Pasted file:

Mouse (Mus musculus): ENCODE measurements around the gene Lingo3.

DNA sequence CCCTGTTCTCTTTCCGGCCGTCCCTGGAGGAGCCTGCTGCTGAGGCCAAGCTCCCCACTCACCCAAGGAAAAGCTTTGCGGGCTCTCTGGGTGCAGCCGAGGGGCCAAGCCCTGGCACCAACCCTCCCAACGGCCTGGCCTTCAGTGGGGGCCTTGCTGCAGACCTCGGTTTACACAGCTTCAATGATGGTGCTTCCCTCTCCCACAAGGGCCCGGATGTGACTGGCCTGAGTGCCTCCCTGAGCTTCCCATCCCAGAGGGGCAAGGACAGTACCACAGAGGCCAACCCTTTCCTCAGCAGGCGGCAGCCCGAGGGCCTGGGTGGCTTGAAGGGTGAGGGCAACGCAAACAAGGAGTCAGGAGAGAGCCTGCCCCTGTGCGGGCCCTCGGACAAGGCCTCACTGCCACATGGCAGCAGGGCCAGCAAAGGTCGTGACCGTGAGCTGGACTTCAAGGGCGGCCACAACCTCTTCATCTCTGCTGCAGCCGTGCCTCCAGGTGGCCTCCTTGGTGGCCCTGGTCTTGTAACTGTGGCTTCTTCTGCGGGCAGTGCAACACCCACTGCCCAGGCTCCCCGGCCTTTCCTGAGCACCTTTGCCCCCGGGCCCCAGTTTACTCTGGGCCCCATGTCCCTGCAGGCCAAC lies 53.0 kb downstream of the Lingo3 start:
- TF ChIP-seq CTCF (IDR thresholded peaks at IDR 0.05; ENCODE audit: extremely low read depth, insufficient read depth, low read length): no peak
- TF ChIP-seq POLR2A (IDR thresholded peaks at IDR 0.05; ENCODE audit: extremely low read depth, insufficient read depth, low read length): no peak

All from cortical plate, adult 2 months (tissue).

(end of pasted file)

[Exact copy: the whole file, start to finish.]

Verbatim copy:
Mouse (Mus musculus): ENCODE measurements around the gene Lingo3.

DNA sequence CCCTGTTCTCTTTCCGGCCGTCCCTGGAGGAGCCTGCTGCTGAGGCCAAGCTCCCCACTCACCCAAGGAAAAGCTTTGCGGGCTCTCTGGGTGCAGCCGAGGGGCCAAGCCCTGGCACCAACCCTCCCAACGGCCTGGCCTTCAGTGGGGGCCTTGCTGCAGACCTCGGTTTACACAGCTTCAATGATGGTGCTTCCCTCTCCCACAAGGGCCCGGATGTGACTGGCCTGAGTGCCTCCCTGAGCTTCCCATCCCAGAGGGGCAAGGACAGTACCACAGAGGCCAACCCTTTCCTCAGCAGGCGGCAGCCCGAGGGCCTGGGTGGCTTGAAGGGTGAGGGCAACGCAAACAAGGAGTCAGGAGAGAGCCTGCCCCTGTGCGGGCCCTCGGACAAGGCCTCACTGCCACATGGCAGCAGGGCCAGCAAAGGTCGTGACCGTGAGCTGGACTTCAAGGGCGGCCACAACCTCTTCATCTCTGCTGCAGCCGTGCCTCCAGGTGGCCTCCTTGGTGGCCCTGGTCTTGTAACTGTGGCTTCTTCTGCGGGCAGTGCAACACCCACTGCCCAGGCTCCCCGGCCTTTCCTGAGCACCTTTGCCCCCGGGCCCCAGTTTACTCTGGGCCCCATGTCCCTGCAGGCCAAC lies 53.0 kb downstream of the Lingo3 start:
- TF ChIP-seq CTCF (IDR thresholded peaks at IDR 0.05; ENCODE audit: extremely low read depth, insufficient read depth, low read length): no peak
- TF ChIP-seq POLR2A (IDR thresholded peaks at IDR 0.05; ENCODE audit: extremely low read depth, insufficient read depth, low read length): no peak

All from cortical plate, adult 2 months (tissue).